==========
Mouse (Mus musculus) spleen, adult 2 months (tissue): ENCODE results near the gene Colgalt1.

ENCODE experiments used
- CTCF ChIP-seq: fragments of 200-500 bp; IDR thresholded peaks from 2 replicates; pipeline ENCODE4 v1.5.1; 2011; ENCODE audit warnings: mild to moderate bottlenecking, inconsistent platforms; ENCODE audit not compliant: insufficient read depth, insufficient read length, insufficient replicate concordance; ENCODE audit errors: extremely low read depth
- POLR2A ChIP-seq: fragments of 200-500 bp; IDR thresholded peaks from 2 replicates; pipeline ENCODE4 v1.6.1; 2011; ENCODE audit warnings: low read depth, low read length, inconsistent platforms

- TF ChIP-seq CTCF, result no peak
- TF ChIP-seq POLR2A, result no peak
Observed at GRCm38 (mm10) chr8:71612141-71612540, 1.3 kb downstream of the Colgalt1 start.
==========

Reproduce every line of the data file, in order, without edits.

Mouse (Mus musculus) spleen, adult 2 months (tissue): ENCODE results near the gene Colgalt1.

ENCODE experiments used
- CTCF ChIP-seq: fragments of 200-500 bp; IDR thresholded peaks from 2 replicates; pipeline ENCODE4 v1.5.1; 2011; ENCODE audit warnings: mild to moderate bottlenecking, inconsistent platforms; ENCODE audit not compliant: insufficient read depth, insufficient read length, insufficient replicate concordance; ENCODE audit errors: extremely low read depth
- POLR2A ChIP-seq: fragments of 200-500 bp; IDR thresholded peaks from 2 replicates; pipeline ENCODE4 v1.6.1; 2011; ENCODE audit warnings: low read depth, low read length, inconsistent platforms

- TF ChIP-seq CTCF, result no peak
- TF ChIP-seq POLR2A, result no peak
Observed at GRCm38 (mm10) chr8:71612141-71612540, 1.3 kb downstream of the Colgalt1 start.